November 10, 2011 9:33am PT by Eriq Gardner
Viacom, Bad Boy Records Agree to Pay $7.5 Million to Settle 'Making the Band' Lawsuit
Viacom and Bad Boy Records have agreed to pay $7.5 million to the bankruptcy trustee of Trans Continental Television Productions to resolve a dispute that arose when P Diddy took the reins of MTV's Making the Band from boy band impresario Lou Pearlman. The settlement agreement has been blessed by a bankruptcy judge and cuts short a three-week trial that was scheduled to begin this month.
Pearlman was the founder of Trans Continental and hit it big by forming the Backstreet Boys and 'N Sync. In 1999, he starred in the initial season of Making the Band, a reality show where contestants attempted to show they had what it took to be in a superstar boy band. The first two seasons were broadcast on ABC before the show transitioned to MTV.
On MTV, the boy band format continued for another season, but at the same time, the network ordered a new iteration of Making the Band that featured P Diddy doing a search for hip hop talent. The Diddy format would last several more seasons.
Meanwhile, Pearlman's fortunes went south. He would be convicted in 2008 of perpetrating one of the biggest Ponzi schemes in American history, having defrauded investors of more than $300 million. Trans Continental filed for Chapter 11 bankruptcy.
Soneet Kapila was appointed the trustee of Trans Continental and filed a lawsuit in 2010 against various entities from Viacom and P Diddy-founded Bad Boy for breaching contract and copyright by not sharing profits with Trans Continental over the later seasons of the Making the Band franchise.
The parties had an agreement that included the following contractual term:
“The parties will jointly exploit any features, spin-offs, sequels, made-for-TV movies, direct to video, non-theatrical, radio or other projects based upon the Series [defined as “an untitled Boy Band series for ABC”] or the band, subject to good faith negotiation.”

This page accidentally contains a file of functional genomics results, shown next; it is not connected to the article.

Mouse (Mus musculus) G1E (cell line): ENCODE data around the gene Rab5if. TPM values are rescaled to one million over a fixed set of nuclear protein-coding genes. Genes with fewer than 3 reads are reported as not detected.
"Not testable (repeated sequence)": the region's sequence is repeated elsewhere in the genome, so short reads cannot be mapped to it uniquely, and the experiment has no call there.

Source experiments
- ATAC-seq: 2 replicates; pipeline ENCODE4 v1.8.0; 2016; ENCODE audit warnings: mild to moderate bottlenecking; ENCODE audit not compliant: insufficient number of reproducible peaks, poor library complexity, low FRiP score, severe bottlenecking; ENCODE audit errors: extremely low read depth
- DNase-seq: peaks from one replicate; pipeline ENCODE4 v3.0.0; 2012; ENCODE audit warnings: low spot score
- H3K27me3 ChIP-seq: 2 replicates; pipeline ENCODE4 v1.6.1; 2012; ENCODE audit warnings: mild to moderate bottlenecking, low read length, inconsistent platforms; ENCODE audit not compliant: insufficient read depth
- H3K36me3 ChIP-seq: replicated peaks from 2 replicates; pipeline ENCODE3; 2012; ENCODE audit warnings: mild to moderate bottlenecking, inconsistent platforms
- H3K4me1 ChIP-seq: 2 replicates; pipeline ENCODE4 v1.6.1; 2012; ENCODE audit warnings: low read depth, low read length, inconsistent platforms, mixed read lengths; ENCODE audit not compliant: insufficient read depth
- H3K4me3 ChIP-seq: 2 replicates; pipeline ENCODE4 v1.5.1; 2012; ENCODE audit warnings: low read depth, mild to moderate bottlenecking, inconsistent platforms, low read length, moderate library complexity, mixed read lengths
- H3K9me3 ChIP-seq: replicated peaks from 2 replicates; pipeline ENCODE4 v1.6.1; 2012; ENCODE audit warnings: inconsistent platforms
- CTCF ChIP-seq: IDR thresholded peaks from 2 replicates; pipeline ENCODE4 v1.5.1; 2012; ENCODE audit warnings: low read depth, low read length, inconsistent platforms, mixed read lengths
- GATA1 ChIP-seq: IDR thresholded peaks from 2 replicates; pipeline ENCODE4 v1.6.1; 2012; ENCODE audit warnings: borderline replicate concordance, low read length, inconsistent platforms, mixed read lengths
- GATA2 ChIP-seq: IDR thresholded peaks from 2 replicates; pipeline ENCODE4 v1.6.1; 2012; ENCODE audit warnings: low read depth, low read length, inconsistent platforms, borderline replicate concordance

However, Viacom, represented by Andrew Ehrlich, argued that the joint venture deal was amended several times, that the provision was unenforceable, and even if it was, the format of the show had changed significantly enough that Trans Continental no longer owned a co-copyright on Making the Band.
The case produced over 1 million pages of documents and led to more than two dozen depositions.
James Sammataro, the attorney for the Kapila, countered MTV's arguments by attempting to show why the Diddy iteration of the show was indeed a derivative under the joint venture agreements.
Did the change from a “boy band” to “hip hop” genre and the accompanying replacement of Pearlman with Diddy make it a different show?
Sammataro offered the expertise of entertainment industry veteran Richard Marks, who also provided crucial testimony for Celador in a $319 million jury win against ABC over profits on Who Wants To Be A Millionaire. This is what Marks had to say:
“Diddy’s stepping into Mr. Pearlman’s role on Making the Band as the on-air talent who selects the band is akin to a cast change and, to draw upon a contemporary analogy, is no different than American Idol’s initial addition of Kara DioGuardi to its three (3) judge panel of Simon Cowell, Randy Jackson and Paul Abdul, or its subsequent replacement of Paula Abdul with Ellen DeGeneres, or its still later replacement of Simon Cowell, Kara DioGuardi and Ellen DeGeneres, with Jennifer Lopez and Steven Tyler. Despite the change in the panel of judges, and the accompanying changes that are attendant to the new judge’s personalities, American Idol, is still the same show and series.”
But before the case was fully adjudicated, including the resolution of other questions such as imputed license fees and distribution of advertiser and subscriber fees, the parties got together and hashed out a deal. After a bankruptcy judge blessed the agreement, a district judge dismissed the lawsuit officially this week.